We planned to stay for four days. Foreigners have to sleep in the city every night, so only day trips to the surrounding villages are possible. In every direction you find different ethnic groups, with their own style of dress, religion, way of life etc. But the movement of foreigners is very tightly controlled. We learned that the very first morning that we planned to go trekking – we had to register with the immigration police to tell them where we were going, and we would have to check in with them again on our return later in the day. We also learned that the schedule was not in our hands at all. The authorities decide on an almost daily basis which area are open to foreigners and which are closed, so, although we requested some areas in particular, we were not always given the permission we sought. Yes, we went out every day with our vehicle and guide, but where we went really depended on the whims of the authorities on each day.
It didn’t really matter. Everywhere we went was beautiful – rice paddies in valleys, on mountain sides, everywhere. And the people – some Buddhist, some Christian, some animist – were all amazingly interesting. And totally unspoilt. Wherever we went we took with small gifts for the people – crackers for the kids and bars of soap for the adults, and we were graciously welcomed everywhere. In some places we visited people in their tiny, smoke filled huts, while in other places we were guests of honor of the chief of the village. We were always welcomed with food and drink and I was often given a glass of the prized local rice wine. We were never accosted by people insisting that we buy from them- in some places we were offered things to buy, but that was almost just by the way and there were no hard feelings if we didn’t buy anything (which was usually the case). The villages are unspoilt, though how long that will continue is hard to say.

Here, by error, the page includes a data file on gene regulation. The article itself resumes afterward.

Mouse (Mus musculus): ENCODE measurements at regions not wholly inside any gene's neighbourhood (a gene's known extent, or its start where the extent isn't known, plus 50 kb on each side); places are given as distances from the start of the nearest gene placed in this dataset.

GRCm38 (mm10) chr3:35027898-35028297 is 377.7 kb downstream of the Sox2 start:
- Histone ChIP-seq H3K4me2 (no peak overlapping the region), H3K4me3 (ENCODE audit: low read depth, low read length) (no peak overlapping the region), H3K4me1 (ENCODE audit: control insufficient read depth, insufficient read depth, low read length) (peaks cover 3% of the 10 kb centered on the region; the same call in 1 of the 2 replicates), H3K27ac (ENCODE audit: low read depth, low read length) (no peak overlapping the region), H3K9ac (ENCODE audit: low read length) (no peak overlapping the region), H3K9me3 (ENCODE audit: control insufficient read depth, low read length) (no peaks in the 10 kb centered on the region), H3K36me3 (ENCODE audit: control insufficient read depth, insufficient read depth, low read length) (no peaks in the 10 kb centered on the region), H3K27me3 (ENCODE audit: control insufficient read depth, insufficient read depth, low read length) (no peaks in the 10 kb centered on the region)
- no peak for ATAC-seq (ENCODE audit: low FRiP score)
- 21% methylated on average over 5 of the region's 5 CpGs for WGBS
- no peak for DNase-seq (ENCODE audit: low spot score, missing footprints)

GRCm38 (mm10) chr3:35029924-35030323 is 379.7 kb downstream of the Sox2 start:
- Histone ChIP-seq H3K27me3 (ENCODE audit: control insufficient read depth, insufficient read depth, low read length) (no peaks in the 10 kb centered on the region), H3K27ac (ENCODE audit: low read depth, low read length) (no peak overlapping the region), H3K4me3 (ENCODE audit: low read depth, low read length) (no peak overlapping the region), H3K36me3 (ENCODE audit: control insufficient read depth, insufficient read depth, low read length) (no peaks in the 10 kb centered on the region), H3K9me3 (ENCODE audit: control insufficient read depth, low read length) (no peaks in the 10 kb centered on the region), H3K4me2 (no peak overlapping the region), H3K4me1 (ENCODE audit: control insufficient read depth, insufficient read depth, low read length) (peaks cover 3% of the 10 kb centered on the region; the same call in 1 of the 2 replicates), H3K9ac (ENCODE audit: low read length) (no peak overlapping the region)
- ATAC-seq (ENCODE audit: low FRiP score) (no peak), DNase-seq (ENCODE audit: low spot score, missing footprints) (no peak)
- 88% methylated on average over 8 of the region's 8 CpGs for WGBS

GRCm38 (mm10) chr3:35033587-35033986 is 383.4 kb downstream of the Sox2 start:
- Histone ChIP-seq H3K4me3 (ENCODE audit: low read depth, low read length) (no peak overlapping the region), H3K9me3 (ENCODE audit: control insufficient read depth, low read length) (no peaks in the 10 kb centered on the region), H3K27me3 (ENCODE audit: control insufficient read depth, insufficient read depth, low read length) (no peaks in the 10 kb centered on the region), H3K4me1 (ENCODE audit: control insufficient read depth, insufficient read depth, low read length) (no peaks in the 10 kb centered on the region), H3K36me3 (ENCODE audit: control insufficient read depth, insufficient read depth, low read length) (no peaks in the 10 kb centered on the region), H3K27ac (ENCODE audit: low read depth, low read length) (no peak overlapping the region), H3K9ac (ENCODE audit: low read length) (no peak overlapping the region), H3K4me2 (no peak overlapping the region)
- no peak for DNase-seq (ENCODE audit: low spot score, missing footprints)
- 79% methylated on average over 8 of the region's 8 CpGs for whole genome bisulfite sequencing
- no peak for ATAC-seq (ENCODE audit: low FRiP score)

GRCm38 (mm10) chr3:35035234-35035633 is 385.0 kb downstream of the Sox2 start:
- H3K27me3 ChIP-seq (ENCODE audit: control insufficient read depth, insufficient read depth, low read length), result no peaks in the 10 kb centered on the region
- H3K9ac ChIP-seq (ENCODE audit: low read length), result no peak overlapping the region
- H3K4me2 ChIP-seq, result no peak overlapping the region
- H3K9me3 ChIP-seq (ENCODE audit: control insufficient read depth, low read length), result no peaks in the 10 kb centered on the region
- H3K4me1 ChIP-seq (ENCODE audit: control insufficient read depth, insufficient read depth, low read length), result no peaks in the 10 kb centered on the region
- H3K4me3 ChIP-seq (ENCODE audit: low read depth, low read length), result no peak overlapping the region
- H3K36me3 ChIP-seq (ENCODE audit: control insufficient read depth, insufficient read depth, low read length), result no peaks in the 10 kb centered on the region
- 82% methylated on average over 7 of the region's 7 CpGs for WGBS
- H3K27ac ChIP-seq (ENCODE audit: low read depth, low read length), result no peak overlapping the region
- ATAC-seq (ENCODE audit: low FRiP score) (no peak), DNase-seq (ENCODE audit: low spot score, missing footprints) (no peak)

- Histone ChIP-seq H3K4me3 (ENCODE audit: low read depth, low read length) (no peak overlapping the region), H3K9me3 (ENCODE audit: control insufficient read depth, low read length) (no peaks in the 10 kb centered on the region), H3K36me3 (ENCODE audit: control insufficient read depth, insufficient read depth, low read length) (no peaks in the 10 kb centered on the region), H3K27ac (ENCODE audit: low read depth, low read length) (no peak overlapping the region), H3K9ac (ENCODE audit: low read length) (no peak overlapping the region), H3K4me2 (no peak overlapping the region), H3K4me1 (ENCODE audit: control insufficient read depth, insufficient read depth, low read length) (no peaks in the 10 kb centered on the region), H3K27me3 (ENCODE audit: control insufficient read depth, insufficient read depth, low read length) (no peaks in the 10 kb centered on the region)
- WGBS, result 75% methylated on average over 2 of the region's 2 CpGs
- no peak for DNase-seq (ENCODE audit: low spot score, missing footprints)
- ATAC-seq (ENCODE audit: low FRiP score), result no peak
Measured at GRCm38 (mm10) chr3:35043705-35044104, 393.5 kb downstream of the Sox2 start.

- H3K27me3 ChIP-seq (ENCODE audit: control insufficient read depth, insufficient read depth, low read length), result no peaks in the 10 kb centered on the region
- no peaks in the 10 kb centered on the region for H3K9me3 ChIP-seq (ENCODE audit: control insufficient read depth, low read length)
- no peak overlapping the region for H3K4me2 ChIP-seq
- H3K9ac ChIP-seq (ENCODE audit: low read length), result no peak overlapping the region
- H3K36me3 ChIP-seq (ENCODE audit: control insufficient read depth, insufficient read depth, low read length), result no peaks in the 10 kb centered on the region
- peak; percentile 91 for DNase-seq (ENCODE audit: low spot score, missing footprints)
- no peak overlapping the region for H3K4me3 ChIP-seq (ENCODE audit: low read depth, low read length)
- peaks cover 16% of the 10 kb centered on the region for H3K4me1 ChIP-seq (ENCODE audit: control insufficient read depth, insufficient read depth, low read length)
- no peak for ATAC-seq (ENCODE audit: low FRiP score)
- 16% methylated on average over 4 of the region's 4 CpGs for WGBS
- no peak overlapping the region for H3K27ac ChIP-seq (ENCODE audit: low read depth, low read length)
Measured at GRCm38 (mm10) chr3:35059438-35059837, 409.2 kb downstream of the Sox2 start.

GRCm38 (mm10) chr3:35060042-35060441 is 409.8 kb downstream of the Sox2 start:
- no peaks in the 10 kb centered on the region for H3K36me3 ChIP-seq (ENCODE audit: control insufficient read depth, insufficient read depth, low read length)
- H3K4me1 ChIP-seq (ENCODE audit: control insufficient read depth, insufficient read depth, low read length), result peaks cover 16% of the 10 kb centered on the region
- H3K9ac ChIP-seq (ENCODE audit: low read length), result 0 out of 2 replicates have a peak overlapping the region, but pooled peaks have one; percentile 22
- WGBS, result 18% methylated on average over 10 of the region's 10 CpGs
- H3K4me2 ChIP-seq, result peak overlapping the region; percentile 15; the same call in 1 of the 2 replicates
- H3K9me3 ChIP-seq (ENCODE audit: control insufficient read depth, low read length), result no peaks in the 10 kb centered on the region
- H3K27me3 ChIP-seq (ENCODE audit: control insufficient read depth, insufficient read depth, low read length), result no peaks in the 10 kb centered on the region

Our four days went by very quickly – it is an incredible area to explore. We trekked along high mountain tops, sometimes on muddy paths, and loved it.
The kids found all of this fascinating – they interacted with village kids (often it seemed that our kids were the main attraction) and they loved handing out crackers to the children. Our kids also were amazed by the way of life – seeing the pigs and chickens living under the houses, and sometimes even seeing a poster of a pop star incongruously stuck to the wall of a reed hut in the middle of nowhere on a mountainside. Some villages do have satellite dishes and we saw public faucets, and some houses had electricity as well.
Kengtung itself is a small town with an interesting monastery and huge standing Buddha, and leisure life revolves around its small lake, which has teashops and very simple restaurants scattered around it. The big highlight for us was the wonderful market – in addition to exotic produce, flowers and animals, we saw so many other things for sale – handmade paper, agricultural tools, toys, clothes, and even souvenirs from Naga tribes from western Myanmar on the other side of the country that included dried monkeys heads, knives and more.
Kengtung is a very quiet place – at night we had a choice 0f two or three real restuarants and we saw the same fellow travelers eating at these day after day.
(PS: I am now custom-designing trips to Myanmar. For more details click here).